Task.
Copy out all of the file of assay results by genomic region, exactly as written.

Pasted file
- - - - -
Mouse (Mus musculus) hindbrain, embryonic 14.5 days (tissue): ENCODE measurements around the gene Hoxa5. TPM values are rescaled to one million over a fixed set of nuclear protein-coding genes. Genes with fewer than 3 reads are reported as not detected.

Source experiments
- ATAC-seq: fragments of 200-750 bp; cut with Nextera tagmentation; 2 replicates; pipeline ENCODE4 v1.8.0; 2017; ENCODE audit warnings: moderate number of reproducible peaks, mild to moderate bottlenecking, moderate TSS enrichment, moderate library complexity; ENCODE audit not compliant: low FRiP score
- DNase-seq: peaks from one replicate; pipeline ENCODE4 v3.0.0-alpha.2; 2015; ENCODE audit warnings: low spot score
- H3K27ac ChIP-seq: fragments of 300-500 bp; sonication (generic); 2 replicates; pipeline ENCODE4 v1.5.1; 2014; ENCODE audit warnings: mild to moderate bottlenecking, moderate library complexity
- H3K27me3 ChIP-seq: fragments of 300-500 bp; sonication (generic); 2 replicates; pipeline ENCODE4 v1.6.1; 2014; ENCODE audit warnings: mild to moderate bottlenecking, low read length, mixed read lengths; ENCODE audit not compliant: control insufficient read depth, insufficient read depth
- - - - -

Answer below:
Mouse (Mus musculus) hindbrain, embryonic 14.5 days (tissue): ENCODE measurements around the gene Hoxa5. TPM values are rescaled to one million over a fixed set of nuclear protein-coding genes. Genes with fewer than 3 reads are reported as not detected.

Source experiments
- ATAC-seq: fragments of 200-750 bp; cut with Nextera tagmentation; 2 replicates; pipeline ENCODE4 v1.8.0; 2017; ENCODE audit warnings: moderate number of reproducible peaks, mild to moderate bottlenecking, moderate TSS enrichment, moderate library complexity; ENCODE audit not compliant: low FRiP score
- DNase-seq: peaks from one replicate; pipeline ENCODE4 v3.0.0-alpha.2; 2015; ENCODE audit warnings: low spot score
- H3K27ac ChIP-seq: fragments of 300-500 bp; sonication (generic); 2 replicates; pipeline ENCODE4 v1.5.1; 2014; ENCODE audit warnings: mild to moderate bottlenecking, moderate library complexity
- H3K27me3 ChIP-seq: fragments of 300-500 bp; sonication (generic); 2 replicates; pipeline ENCODE4 v1.6.1; 2014; ENCODE audit warnings: mild to moderate bottlenecking, low read length, mixed read lengths; ENCODE audit not compliant: control insufficient read depth, insufficient read depth